The Fairness Doctrine was never a factor in radio programming...it was designed to prevent a station from freezing out a candidate from buying advertising time (or charging them a higher rate than a favored candidate) and give them access to mandated public affairs shows.

There were controversial shows during those days...folks in LA will surely remember Tom Payne and Wally George. They sure didn't hold back on their right wing leanings...nor were William F. Buckley who appeared weekly on teevees all across the country. But they were just a few of many voices...when rules prohibited the massive consentration of power in one owner or even one network. Cross ownership rules even prevented a powerful newspaper from dominating the local airwaves.

It wasn't the "Fariness Doctrine" that changed radio, it was "deregulation"...or should we call it what it was...monopolization. When one company can control 1,100 radio licenses...what type of diversity or democracy can one expect? Radio fell to the "golden rule"..those who had the gold, like the Mayes family who were boooshie rangers, made the rules and dictated the formats. It's this mismanagement that has put radio on the edge of bankruptcy.

In retrospect, the free market will do in those that attempted to turn the public airwaves into their own plantations.
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Commie Pinko Dirtbag Donating Member (1000+ posts) Send PM | Profile | Ignore Wed Mar-04-09 07:23 AM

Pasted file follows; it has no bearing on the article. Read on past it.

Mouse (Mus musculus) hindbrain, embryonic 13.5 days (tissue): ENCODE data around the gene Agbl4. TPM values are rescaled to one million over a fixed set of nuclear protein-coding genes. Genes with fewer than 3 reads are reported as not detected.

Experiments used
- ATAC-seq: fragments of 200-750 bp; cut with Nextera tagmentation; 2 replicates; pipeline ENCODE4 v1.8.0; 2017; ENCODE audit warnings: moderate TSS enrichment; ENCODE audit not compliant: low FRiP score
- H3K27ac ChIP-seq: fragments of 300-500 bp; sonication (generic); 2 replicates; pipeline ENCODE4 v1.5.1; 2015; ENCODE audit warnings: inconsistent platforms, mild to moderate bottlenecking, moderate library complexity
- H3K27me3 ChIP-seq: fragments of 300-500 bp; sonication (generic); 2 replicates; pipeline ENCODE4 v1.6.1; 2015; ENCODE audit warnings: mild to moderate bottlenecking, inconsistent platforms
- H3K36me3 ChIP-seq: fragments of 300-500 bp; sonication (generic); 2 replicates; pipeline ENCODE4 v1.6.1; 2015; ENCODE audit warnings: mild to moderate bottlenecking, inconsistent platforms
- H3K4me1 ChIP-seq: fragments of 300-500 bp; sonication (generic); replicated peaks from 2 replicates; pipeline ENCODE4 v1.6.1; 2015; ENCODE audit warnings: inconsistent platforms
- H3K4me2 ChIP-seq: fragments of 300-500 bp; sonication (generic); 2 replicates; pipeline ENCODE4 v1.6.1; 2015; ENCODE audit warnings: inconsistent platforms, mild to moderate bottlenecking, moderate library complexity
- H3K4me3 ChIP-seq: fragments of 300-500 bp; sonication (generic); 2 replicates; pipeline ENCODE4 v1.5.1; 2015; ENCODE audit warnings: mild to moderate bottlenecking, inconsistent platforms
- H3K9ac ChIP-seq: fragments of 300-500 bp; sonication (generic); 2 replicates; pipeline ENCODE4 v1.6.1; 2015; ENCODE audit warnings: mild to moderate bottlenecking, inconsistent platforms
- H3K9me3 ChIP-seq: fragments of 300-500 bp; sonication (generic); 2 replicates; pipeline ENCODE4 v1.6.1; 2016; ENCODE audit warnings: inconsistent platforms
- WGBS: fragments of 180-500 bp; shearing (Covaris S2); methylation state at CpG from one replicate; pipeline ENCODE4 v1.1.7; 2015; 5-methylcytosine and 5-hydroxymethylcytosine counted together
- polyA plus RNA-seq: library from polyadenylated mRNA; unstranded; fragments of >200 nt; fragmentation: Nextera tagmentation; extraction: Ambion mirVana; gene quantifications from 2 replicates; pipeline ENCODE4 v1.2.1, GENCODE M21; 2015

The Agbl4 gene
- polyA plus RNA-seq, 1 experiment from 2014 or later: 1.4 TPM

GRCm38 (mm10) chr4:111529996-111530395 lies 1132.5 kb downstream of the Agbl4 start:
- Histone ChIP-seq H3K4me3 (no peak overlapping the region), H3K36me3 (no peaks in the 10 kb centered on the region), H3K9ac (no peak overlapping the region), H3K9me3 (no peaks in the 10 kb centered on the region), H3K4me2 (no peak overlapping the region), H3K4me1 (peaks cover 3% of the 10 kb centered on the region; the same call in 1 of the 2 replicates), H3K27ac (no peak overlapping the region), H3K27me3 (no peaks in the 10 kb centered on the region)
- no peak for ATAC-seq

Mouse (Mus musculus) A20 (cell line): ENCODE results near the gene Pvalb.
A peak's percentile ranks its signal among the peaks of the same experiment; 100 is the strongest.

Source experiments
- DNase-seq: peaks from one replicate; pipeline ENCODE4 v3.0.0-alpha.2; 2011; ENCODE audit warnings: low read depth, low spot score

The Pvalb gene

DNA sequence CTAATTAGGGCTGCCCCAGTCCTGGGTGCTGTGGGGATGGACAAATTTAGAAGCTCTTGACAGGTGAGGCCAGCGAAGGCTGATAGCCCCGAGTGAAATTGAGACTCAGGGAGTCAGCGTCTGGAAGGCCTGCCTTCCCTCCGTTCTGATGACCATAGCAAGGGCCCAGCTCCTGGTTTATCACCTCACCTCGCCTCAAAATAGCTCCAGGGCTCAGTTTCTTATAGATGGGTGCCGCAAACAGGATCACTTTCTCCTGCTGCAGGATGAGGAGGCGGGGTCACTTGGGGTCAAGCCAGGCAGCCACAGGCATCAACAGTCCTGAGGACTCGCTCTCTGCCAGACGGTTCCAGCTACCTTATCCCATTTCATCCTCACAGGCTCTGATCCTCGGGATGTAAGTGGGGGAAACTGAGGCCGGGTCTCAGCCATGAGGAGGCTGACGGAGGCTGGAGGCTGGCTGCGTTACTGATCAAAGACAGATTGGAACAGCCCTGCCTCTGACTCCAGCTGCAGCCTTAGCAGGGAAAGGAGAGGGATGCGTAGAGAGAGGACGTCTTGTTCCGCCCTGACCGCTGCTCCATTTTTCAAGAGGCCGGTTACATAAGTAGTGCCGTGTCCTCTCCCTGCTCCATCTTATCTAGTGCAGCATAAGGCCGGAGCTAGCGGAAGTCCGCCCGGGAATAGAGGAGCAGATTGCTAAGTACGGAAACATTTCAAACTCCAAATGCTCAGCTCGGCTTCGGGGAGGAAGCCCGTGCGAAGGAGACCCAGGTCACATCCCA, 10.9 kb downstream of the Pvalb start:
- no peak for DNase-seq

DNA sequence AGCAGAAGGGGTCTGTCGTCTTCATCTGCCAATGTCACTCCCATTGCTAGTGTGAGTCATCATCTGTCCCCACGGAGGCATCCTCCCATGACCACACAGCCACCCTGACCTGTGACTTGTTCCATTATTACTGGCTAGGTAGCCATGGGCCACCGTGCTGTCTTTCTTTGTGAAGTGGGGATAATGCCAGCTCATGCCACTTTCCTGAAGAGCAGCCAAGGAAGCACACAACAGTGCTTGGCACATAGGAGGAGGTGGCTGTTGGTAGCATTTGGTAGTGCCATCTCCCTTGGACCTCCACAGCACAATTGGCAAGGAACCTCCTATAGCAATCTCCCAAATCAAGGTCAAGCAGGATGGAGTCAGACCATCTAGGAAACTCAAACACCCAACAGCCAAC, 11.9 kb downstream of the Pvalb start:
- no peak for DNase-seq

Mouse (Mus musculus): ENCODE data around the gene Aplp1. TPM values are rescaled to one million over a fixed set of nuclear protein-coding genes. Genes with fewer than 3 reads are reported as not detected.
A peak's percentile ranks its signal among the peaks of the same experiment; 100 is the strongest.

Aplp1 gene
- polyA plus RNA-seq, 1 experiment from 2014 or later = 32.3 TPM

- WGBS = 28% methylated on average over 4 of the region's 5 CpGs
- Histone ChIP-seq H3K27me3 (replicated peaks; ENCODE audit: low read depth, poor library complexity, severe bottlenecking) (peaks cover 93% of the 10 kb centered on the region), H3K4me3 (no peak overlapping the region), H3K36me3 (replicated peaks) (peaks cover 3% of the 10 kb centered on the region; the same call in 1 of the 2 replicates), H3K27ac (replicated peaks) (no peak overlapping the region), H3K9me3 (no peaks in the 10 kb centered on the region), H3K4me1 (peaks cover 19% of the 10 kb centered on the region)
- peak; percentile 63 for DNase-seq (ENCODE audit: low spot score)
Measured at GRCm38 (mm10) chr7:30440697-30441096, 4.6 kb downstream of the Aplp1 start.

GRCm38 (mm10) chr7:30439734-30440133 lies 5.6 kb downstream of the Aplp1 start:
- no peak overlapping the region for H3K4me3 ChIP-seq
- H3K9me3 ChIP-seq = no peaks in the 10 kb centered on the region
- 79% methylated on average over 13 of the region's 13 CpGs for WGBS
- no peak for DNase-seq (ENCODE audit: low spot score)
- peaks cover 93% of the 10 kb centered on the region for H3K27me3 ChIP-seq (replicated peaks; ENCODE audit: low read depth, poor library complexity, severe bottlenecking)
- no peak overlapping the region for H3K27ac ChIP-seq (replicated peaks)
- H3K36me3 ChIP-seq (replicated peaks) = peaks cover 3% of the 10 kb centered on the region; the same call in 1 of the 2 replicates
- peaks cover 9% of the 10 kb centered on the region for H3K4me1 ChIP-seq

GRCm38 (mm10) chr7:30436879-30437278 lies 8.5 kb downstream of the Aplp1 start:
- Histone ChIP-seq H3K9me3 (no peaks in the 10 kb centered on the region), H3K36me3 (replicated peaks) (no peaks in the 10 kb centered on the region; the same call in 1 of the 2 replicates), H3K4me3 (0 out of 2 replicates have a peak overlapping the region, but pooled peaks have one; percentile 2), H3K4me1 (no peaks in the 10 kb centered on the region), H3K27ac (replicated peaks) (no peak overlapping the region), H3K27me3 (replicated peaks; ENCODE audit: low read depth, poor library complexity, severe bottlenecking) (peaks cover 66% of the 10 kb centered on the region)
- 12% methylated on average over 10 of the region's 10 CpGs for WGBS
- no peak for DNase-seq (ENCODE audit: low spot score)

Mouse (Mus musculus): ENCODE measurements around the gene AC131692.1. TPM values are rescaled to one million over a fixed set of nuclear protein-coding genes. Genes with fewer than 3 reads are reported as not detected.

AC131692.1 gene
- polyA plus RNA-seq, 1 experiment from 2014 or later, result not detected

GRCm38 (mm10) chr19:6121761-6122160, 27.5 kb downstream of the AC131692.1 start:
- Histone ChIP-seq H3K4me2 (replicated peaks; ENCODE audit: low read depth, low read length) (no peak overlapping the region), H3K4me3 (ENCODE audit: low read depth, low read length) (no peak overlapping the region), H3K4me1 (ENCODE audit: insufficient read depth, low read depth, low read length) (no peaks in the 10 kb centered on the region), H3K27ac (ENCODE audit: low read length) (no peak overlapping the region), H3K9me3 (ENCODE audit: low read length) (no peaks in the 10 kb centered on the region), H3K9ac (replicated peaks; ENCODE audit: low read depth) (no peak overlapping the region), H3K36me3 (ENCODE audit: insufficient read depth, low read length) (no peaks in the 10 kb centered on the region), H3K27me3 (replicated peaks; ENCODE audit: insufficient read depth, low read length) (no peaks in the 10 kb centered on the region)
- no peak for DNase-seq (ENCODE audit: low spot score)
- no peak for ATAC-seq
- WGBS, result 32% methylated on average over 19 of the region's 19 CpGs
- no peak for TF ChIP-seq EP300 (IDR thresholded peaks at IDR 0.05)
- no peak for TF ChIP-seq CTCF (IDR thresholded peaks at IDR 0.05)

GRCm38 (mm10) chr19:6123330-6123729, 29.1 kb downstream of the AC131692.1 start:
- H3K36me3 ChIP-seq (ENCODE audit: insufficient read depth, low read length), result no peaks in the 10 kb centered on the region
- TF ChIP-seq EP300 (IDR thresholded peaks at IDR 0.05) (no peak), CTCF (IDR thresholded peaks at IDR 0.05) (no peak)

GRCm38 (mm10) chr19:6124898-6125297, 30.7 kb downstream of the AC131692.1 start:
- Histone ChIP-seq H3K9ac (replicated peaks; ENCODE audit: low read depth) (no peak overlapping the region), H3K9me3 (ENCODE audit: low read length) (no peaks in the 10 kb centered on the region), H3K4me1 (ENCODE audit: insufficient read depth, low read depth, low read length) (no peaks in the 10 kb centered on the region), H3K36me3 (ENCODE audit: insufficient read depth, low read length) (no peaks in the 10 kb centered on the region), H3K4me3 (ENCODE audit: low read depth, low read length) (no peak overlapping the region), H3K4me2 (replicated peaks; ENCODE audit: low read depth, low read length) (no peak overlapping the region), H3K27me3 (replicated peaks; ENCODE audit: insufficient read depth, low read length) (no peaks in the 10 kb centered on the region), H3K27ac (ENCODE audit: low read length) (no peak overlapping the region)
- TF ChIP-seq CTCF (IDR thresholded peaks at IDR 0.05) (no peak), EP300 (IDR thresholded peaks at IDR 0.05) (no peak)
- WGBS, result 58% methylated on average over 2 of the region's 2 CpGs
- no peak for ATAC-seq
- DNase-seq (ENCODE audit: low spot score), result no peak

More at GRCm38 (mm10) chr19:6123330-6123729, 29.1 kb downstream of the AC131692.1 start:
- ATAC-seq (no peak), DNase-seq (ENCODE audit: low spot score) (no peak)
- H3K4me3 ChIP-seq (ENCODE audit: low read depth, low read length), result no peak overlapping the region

Response to Reply #16
23. Ah, the ownership rules. When did THOSE change? -nt
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KharmaTrain Donating Member (1000+ posts) Send PM | Profile | Ignore Wed Mar-04-09 07:49 AM
Response to Reply #23
28. Several Stages...
The first movements for Dereg came under Raygun that eliminated many of the public service and news requirements. In '91, under Poppy booosh, the first "duopolies" were allowed...that enabled a company to "double-up"...or pick up a second station in a market. This voided the rules set up in 1941 that prevented one company (RCA in specific) from gaining too much control of a market and forced a company to own only one AM and one FM station in up to 5 (and then 7) markets. In '91, the market caps were elminiated...companies could buy anywhere they wanted. Also, the FCC began to permit LMA or "Limited Management Agreements" that permitted a smaller station or competitor to have its programming or sales run by a cross-town operation, but the license remained in seperate hands.